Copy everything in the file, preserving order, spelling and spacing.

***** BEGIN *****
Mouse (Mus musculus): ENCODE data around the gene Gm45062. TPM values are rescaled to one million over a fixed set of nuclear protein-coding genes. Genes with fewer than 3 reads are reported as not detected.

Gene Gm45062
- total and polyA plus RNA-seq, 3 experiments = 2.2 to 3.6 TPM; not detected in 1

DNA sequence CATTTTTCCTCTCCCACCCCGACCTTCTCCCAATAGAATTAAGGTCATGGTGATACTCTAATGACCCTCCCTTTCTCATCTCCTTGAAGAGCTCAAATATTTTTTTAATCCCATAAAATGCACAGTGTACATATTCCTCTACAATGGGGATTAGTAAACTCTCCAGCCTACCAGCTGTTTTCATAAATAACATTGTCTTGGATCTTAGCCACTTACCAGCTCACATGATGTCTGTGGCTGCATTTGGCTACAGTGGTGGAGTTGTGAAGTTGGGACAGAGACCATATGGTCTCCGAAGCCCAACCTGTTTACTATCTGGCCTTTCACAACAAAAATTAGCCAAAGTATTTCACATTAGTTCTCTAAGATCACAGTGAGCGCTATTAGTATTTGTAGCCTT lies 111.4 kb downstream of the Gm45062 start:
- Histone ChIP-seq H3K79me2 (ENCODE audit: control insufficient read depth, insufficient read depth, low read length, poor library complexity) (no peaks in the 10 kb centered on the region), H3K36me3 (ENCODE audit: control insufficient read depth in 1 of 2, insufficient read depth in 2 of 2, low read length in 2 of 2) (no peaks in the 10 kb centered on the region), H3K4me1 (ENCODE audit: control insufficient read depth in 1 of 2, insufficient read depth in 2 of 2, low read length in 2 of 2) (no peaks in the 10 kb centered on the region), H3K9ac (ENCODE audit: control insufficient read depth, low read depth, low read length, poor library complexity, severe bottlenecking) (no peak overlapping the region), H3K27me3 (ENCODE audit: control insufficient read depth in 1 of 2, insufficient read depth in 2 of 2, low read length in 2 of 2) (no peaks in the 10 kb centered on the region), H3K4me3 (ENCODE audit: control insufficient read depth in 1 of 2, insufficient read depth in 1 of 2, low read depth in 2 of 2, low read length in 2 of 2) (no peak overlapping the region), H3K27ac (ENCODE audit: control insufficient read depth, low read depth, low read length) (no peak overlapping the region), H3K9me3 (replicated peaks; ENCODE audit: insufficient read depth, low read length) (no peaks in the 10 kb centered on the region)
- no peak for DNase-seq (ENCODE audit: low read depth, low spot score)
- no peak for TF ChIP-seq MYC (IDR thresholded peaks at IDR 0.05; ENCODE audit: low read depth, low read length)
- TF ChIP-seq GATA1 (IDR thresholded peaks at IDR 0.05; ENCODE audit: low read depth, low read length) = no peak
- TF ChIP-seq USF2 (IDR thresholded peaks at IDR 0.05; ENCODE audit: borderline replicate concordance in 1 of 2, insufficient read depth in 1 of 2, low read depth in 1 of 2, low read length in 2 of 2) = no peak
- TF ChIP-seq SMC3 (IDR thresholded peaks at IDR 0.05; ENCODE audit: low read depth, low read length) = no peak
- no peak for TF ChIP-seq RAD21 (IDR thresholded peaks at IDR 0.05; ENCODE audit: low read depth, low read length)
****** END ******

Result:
Mouse (Mus musculus): ENCODE data around the gene Gm45062. TPM values are rescaled to one million over a fixed set of nuclear protein-coding genes. Genes with fewer than 3 reads are reported as not detected.

Gene Gm45062
- total and polyA plus RNA-seq, 3 experiments = 2.2 to 3.6 TPM; not detected in 1

DNA sequence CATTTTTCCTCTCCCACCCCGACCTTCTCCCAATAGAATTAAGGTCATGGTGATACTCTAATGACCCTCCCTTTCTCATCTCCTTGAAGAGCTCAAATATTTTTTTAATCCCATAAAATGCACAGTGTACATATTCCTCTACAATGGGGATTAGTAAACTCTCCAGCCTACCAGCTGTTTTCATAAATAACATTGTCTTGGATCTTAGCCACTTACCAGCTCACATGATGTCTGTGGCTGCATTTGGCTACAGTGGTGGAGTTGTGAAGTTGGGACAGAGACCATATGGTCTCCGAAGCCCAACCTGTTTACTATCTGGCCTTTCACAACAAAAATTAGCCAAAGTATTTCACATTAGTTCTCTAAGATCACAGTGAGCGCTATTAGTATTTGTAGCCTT lies 111.4 kb downstream of the Gm45062 start:
- Histone ChIP-seq H3K79me2 (ENCODE audit: control insufficient read depth, insufficient read depth, low read length, poor library complexity) (no peaks in the 10 kb centered on the region), H3K36me3 (ENCODE audit: control insufficient read depth in 1 of 2, insufficient read depth in 2 of 2, low read length in 2 of 2) (no peaks in the 10 kb centered on the region), H3K4me1 (ENCODE audit: control insufficient read depth in 1 of 2, insufficient read depth in 2 of 2, low read length in 2 of 2) (no peaks in the 10 kb centered on the region), H3K9ac (ENCODE audit: control insufficient read depth, low read depth, low read length, poor library complexity, severe bottlenecking) (no peak overlapping the region), H3K27me3 (ENCODE audit: control insufficient read depth in 1 of 2, insufficient read depth in 2 of 2, low read length in 2 of 2) (no peaks in the 10 kb centered on the region), H3K4me3 (ENCODE audit: control insufficient read depth in 1 of 2, insufficient read depth in 1 of 2, low read depth in 2 of 2, low read length in 2 of 2) (no peak overlapping the region), H3K27ac (ENCODE audit: control insufficient read depth, low read depth, low read length) (no peak overlapping the region), H3K9me3 (replicated peaks; ENCODE audit: insufficient read depth, low read length) (no peaks in the 10 kb centered on the region)
- no peak for DNase-seq (ENCODE audit: low read depth, low spot score)
- no peak for TF ChIP-seq MYC (IDR thresholded peaks at IDR 0.05; ENCODE audit: low read depth, low read length)
- TF ChIP-seq GATA1 (IDR thresholded peaks at IDR 0.05; ENCODE audit: low read depth, low read length) = no peak
- TF ChIP-seq USF2 (IDR thresholded peaks at IDR 0.05; ENCODE audit: borderline replicate concordance in 1 of 2, insufficient read depth in 1 of 2, low read depth in 1 of 2, low read length in 2 of 2) = no peak
- TF ChIP-seq SMC3 (IDR thresholded peaks at IDR 0.05; ENCODE audit: low read depth, low read length) = no peak
- no peak for TF ChIP-seq RAD21 (IDR thresholded peaks at IDR 0.05; ENCODE audit: low read depth, low read length)